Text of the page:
Research identifies important therapeutic target in cancer treatment.
Scientists have developed a highly sophisticated PET probe called [18F]CFA that for the first time can detect deoxycytidine kinase (dCK) activity in humans, according to a recent study.
“The quality of the images is much better,” said lead researcher Caius Radu. “We are able to clearly see tissues, including tumor tissues, with high dCK activity that we haven't seen before in humans using any of the other probes previously developed for this enzyme.”
In prior studies, the enzyme dCK was found to be highly expressed in acute leukemia cells and in activated lymphocytes. Additionally, it controls an important step in the nucleoside salvage pathway, which is an important therapeutic and PET imaging target in cancer.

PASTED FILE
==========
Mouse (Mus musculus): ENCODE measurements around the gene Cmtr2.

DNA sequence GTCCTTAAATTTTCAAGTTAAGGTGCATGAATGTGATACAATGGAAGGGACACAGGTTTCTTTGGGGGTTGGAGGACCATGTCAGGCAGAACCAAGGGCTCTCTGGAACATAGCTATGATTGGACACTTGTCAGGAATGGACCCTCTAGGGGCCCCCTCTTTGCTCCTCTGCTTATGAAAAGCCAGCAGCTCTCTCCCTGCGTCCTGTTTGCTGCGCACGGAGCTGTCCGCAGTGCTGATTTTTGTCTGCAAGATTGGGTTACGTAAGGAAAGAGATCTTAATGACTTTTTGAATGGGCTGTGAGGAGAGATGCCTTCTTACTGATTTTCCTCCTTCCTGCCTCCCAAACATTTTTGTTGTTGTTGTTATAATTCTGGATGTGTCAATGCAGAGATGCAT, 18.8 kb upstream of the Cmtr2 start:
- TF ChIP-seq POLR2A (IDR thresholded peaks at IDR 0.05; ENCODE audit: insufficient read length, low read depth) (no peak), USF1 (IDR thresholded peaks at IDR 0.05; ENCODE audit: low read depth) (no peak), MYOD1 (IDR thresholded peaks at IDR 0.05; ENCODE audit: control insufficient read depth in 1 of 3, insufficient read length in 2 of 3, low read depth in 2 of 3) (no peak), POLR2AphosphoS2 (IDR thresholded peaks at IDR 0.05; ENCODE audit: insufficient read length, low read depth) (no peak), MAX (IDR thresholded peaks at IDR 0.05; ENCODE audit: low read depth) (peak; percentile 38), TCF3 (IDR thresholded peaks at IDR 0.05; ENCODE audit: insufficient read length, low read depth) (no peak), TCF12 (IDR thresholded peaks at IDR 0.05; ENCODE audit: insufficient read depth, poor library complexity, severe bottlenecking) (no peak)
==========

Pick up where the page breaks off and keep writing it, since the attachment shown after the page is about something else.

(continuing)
However, other PET technology were unable to clearly detect dCK in mice because of metabolic instability and cross-reactivity with a dCK-related enzyme in humans.
A 7-year study published in Proceedings of the National Academy of Sciences of the United States of America developed [18F]CFA to better examine the dCK enzyme that plays a key role in allowing drugs to treat certain type of cancers. Furthermore, it could be used to help monitor the efficacy of immunotherapeutic interventions.
These drugs include Clofarabine, Cytarabine, and Fludarabine, which treats certain types of leukemia, and Gemcitabine, which treats breast, ovarian, pancreatic, and non-small cell lung cancer.
“This enzyme is essential for the therapeutic activity of an entire class of anticancer drugs and even for some antiviral drugs,” Radu said. “It can take an inactive drug and activate it. If you trick a cancer cell or virus to activate the drug, it would be toxic for the cancer cell or viral genome.”